North-central Montana moving out of severe cold snap
Severe winter weather in other parts of U.S. also predicted to let up
Last updated 2/18/2021 at 11:38am
While forecasters predict this part of Montana will move out of the bitter cold snap it has been under for more than a week, other parts of the country continue to reel from severe winter weather, although that also is expected to let up in upcoming days.
The forecast for this part of north-central Montana calls for highs in the 20s today with lows tonight in the single digits in most of the region and up into the teens near Big Sandy.
The predicted highs are nearly 50 degrees warmer than the lows just a few days ago, such as Havre's low of minus 34 at 3:45 a.m. Sunday. The high in Havre Sunday was minus 4 and the high for Havre last Thursday was minus 13 with a low of minus 29.
And the forecast calls for temperatures to continue to go up, with the highs Sunday expected to be near or in the 40s with lows near freezing that night and temperatures in the mid- to upper-40s by Monday.
Severe winter hits South, East, Texas
And much of the rest of the country also has been in severe weather as a series of storms dropped temperatures - to below zero in some parts of Texas for the first time since the 1980s and the coldest temperatures in many other locations in decades or even more than a century - dumped snow, disrupted power and shut down water service.
Literally millions have been without water or power or both in parts of the country in the past week as a result of those storms.
The Weather Channel reports that the latest storm will continue to bring snow, sleet and freezing rain and cold temperatures into the East through Friday, although much of the storm has let up in parts of central Texas into the lower Mississippi and Tennessee valleys.
Weather channel reports the cold will hang on for the next several days in parts of the South before a more pronounced warmup in Texas, Oklahoma and other parts of the Plains.
AccuWeather reports shifting weather patterns also should bring warmer weather to the East by the weekend into next week.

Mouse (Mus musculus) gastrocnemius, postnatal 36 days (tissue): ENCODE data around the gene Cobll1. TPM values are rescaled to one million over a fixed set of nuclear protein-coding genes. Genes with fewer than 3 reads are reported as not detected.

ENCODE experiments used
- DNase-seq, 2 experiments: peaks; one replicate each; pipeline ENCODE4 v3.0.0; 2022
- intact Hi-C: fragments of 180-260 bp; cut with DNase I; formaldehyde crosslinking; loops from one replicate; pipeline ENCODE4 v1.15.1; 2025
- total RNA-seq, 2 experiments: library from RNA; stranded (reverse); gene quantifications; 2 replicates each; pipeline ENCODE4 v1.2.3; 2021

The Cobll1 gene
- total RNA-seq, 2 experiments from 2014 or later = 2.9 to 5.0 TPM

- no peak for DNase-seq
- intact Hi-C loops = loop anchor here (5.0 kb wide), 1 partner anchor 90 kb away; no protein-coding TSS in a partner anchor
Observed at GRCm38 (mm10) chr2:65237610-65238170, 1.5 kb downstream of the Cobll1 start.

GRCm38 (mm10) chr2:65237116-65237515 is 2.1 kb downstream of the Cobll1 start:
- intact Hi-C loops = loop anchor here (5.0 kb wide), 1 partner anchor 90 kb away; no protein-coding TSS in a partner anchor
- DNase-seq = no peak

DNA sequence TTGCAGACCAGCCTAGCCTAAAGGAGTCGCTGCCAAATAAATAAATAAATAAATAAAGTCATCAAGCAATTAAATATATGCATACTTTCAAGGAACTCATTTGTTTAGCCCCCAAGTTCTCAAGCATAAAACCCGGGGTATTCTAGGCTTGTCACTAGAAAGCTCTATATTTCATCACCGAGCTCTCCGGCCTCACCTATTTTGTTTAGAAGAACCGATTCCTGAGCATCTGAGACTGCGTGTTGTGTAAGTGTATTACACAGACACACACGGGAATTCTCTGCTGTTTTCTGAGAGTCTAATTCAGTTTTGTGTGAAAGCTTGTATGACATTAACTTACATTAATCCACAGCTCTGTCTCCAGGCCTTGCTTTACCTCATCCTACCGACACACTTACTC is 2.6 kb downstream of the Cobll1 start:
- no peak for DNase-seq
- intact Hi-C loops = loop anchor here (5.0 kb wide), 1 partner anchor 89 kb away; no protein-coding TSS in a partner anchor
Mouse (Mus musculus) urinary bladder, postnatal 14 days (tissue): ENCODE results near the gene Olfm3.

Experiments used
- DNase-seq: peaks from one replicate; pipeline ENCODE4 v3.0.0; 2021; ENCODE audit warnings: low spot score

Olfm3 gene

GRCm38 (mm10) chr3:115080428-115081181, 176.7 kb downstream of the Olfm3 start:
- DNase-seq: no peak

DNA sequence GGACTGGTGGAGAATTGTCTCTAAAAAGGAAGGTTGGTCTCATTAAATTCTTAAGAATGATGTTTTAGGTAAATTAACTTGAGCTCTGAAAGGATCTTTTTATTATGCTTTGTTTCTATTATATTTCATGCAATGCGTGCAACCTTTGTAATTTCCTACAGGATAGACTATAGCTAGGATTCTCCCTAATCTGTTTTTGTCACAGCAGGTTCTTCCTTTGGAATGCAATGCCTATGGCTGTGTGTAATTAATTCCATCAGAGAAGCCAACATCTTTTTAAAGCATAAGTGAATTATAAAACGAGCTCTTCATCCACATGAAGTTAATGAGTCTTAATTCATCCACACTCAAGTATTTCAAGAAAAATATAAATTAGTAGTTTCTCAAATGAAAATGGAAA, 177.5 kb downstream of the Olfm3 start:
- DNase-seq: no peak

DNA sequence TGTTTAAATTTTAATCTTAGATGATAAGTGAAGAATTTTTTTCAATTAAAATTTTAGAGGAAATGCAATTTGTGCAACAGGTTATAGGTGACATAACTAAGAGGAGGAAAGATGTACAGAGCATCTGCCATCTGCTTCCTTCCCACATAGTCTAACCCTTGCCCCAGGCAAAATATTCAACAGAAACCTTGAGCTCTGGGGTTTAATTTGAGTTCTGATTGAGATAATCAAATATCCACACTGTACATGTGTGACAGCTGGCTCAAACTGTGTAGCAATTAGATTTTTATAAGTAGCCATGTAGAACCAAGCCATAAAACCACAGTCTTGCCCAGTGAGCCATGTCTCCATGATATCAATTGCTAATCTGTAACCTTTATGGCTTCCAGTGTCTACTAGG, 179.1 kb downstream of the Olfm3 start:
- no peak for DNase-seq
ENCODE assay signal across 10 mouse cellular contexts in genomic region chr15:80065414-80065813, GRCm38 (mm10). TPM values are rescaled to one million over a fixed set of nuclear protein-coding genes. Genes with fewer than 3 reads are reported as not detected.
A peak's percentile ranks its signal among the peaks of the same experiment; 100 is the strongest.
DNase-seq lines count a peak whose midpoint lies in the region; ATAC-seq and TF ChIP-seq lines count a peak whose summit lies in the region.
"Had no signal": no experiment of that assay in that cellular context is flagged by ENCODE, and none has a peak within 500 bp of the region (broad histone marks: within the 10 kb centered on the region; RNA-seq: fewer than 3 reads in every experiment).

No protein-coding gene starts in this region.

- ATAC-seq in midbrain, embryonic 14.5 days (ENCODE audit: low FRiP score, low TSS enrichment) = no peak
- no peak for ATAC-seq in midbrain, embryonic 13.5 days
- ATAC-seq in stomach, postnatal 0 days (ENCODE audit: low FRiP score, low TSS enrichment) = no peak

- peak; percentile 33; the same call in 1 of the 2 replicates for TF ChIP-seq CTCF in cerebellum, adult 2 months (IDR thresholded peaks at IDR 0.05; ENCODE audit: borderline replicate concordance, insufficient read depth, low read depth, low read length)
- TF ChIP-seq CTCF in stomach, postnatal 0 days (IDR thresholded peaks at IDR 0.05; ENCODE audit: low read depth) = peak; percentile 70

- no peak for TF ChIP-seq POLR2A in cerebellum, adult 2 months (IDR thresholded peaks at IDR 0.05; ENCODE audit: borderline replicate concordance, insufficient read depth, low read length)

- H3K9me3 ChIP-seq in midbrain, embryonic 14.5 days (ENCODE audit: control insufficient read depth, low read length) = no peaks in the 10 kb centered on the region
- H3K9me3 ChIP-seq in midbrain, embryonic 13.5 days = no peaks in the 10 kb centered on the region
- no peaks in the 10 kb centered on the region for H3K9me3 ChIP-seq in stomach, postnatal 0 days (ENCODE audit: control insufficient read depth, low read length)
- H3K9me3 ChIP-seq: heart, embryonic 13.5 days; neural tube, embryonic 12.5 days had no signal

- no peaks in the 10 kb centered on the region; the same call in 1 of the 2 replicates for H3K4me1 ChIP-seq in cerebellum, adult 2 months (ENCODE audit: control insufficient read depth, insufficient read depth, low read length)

Long cold snap follows warm weather in north-central Montana
And the weather could be reversing itself in this part of Montana over the next few days, although a wind chill advisory was in effect for Blaine and Hill counties through 9 a.m. this morning, and the forecast calls for wind chill values in those counties as low as minus 10 tonight.
A winter weather advisory with high winds and blowing snow also was in the forecast for Montana's northern Rocky Mountain Front through Teton County until 11 tonight.
But the temperatures are expected to shift nearly 70 degrees warmer in this region through the weekend and early next week, although, for the time of year, they won't be nearly as unseasonably warm as earlier in the winter.
Havre saw a high of 64 degrees Feb. 2, 33 degrees warmer than the normal for that day - although not a record high for that date - before the temperatures started to drop and the first snow in weeks began to fall.
The region had seen a very mild winter before the cold snap.
This part of Montana saw snow in the fall, with Havre recording 19 inches in October and November, but then the winter weather stopped, including seeing the second-lowest amount of snow for Havre in recorded weather history for December, .7 inches.
And i no measurable snow was recorded in Havre in January, just a trace.
While the highs on some days in the area were below freezing - though nowhere near below zero - most days in December and January saw highs in the 40s and even 50s.
The warmer weather expected to follow the past two weeks of bitter cold is not predicted to bring as unseasonably warm high temperatures, although the predicted highs in the 40s Sunday and Monday will be nearly or more than 70 degrees warmer than the cold temperatures over the weekend.
The normal highs for this time of year in this part of Montana is about 34 degrees.
The forecast at the far end of Weather Service's predictions, next Tuesday, lists high temperatures at about normal for this time of year, in the low- to mid-30s.